How do you do your data back-ups at the moment – is it just when you remember, or maybe every day at 5pm sharp? Defining a set time at which to transfer your data to secure storage has the merit of making sure you at least have some data back-up. However, it’s clear that if there’s a problem, the data you can recover will only be as fresh as your most recent back-up. In this example, that could mean the loss of up to 24 hours’ worth of data. In some cases, that’s just too long. So organizations have been decreasing the back-up ‘windows’ to avoid such a risk. With solutions available on the market, those windows have been getting smaller and smaller, until guess what – the window disappeared completely. The age of continuous data protection is now upon us.
Continuous or Nearly Continuous?
Some solutions really are continuous – they record changes in your data immediately. Others however are more properly referred to as ‘near-continuous’ (even though the vendors concerned still call them continuous). What’s the difference? With continuous data replication (CDP), when data is written to a local disk, it is written to a second storage resource, like the cloud, at the same time. By comparison, near-continuous data replication takes ‘snapshots’ of a system at regular intervals, and transfers those snapshots to safekeeping. In other words, near-CDP still has those backup windows, even if they are relatively small (maybe a few seconds.)
How Does This Work for Cloud Back-Ups?
The big attractions of cloud data storage for back-ups are its reliability and expandability. It’s also a big relief when you no longer have to worry about setting up and managing your own servers in your own remote location. However, if you’re constantly sending data or data snapshots up to the cloud, what about network bandwidth? CDP solutions have an answer for that. Instead of trying to store a complete image of all your data for each change or snapshot, more advanced CDP only transfers what changed. So if you changed 2 bytes of a 20 Gigabyte file (think about large databases and CAD files), then 2 bytes are all that must be uploaded.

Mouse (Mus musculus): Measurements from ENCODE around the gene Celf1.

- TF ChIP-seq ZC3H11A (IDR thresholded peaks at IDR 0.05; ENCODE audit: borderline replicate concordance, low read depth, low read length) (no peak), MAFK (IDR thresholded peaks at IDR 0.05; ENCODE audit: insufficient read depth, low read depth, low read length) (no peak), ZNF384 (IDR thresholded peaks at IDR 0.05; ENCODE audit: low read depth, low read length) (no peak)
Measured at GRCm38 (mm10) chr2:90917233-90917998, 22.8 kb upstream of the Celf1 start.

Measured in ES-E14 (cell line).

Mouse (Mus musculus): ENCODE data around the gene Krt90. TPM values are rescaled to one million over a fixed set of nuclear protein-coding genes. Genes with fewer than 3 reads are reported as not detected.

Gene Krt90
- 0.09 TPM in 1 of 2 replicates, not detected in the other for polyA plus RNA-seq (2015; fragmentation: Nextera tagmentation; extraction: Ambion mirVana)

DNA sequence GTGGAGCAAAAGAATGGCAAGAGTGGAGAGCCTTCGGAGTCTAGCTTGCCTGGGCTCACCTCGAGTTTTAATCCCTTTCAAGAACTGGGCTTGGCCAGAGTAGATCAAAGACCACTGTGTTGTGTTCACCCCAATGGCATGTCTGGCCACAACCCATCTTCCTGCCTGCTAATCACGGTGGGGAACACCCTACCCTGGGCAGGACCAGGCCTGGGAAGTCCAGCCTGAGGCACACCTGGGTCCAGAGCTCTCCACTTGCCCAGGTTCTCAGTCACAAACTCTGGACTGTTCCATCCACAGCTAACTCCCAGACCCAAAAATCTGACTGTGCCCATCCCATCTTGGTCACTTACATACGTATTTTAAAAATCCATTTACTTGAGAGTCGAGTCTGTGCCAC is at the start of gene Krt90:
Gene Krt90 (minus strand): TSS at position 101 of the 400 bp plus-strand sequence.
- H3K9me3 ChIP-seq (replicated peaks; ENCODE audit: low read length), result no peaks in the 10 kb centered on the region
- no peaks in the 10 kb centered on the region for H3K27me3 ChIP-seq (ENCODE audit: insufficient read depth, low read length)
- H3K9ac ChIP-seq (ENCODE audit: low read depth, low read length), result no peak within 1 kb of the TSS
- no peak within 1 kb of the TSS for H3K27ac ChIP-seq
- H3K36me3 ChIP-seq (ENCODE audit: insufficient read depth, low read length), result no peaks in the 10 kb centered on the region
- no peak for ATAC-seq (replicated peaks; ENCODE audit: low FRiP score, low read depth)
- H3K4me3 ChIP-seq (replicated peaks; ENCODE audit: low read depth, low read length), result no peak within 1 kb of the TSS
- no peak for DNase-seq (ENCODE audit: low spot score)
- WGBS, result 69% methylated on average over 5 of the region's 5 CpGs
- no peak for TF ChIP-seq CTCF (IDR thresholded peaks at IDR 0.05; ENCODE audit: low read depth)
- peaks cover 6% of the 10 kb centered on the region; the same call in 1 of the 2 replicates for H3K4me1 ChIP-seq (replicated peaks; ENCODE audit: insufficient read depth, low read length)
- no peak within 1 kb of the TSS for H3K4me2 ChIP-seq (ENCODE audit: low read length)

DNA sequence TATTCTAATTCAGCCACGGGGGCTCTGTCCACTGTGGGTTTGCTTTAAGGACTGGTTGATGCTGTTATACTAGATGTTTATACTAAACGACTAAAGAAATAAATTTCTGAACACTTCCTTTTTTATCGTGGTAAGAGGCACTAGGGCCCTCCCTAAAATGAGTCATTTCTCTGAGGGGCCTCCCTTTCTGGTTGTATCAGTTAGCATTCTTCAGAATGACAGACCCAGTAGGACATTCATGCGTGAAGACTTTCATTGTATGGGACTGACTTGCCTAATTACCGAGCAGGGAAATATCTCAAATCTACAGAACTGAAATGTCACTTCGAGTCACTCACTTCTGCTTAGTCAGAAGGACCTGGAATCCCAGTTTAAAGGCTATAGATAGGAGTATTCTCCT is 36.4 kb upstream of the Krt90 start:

If you can continuously back up your data to the cloud with the right CDP solution, what about getting it back? Traditional data back-ups often suffer from inflexibility when it comes to recovering specific files or bits of content. Tape storage is a case in point. Although it’s cheap and can accommodate huge volumes of data, you may have to restore an entire data back-up just to be able to then pick out the information that really interests you. CDP solutions offer a more agile solution. They allow users to directly recover different objects of particular interest. That might be the whole disk snapshot, or it might be a particular database, a mailbox or even a single email message.
More Protection than RAID? Test Anyway!
Compared to RAID systems, CDP has a more intelligent approach. A RAID system with its multiple hard drives copies data diligently. However, if data become corrupted, the RAID system then diligently copies the bad data. CDP on the other hand stores good versions of your files and content. If you make a mistake or if a virus infects your system, CDP lets you access healthy versions of your data that were stored before. CDP also makes it easier to test that you can indeed recover usable data, should you suffer a local crash or attack. But as for any data back-up solution, do real, meaningful tests with CDP to make sure it works properly for you too.